Intel is selling its memory chip and storage business NAND to the South Korean company SK Hynix for $9 billion.
The deal includes Intel’s SSD business, NAND component and wafer business, and the Dalian NAND memory manufacturing facility in China. Intel is not selling its advanced memory chip technology business, Optane.
“For Intel, this transaction will allow us to further prioritize our investments in differentiated technology where we can play a bigger role in the success of our customers and deliver attractive returns to our stockholders,” chief executive officer Bob Swan said in a statement.
Intel said it would invest proceeds from the transaction in long-term growth priorities.
The NAND business represented some $2.8 billion in revenue for the six months ended June 27.
The deal would vault SK Hynix from fourth place in the global rankings of NAND flash chip makers to second place behind its rival Samsung. SK Hynix currently has a market share of 11.7% according to TrendForce. Adding Intel’s business would give it 23.2%.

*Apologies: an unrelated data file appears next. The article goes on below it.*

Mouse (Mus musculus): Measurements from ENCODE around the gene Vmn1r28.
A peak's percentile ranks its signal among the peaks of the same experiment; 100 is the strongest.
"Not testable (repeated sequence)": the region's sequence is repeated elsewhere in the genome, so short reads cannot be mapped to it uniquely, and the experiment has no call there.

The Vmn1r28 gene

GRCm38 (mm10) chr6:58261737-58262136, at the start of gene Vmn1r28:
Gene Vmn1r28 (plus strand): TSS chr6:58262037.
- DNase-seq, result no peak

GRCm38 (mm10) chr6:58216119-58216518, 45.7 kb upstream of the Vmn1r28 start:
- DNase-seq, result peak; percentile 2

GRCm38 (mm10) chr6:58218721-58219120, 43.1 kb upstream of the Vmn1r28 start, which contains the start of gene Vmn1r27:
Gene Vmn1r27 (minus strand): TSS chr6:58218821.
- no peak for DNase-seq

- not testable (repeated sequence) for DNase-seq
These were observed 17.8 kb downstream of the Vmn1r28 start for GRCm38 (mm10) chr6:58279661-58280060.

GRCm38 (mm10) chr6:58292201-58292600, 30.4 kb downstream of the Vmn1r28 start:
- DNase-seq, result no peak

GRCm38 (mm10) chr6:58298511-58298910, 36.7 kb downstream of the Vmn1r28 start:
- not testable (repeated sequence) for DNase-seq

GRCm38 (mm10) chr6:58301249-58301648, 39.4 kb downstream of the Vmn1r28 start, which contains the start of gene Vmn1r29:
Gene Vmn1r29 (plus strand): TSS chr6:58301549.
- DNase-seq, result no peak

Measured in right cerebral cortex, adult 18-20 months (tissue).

Analysts raised concerns about the cost of the deal, which is the largest acquisition ever for SK Hynix.
“Hynix is now entering the hyperscale control chip business by purchasing Intel’s business. Although there is some skepticism about the price of the deal, I think this won’t be a burden because it will ensure solid long-term cash flow,” HMC Securities analyst Greg Roh said. “The market consolidation is good news for Korean memory chipmakers and will alleviate oversupply issues.”
In July, Intel said production of its 7 nanometer chips would be delayed until 2022 as it struggled to match rivals Taiwan Semiconductor Manufacturing Company and Samsung, who have already begun sales.
The companies said they expected to secure the necessary governmental approvals in late 2021. The deal is expected to close in March 2025.
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